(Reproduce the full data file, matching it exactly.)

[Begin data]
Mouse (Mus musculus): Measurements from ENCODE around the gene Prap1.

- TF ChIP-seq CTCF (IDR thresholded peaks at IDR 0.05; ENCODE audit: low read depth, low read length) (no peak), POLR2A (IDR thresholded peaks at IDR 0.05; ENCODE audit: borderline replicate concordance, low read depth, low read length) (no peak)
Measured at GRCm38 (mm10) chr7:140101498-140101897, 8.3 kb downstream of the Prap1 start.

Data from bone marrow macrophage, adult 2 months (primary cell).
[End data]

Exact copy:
Mouse (Mus musculus): Measurements from ENCODE around the gene Prap1.

- TF ChIP-seq CTCF (IDR thresholded peaks at IDR 0.05; ENCODE audit: low read depth, low read length) (no peak), POLR2A (IDR thresholded peaks at IDR 0.05; ENCODE audit: borderline replicate concordance, low read depth, low read length) (no peak)
Measured at GRCm38 (mm10) chr7:140101498-140101897, 8.3 kb downstream of the Prap1 start.

Data from bone marrow macrophage, adult 2 months (primary cell).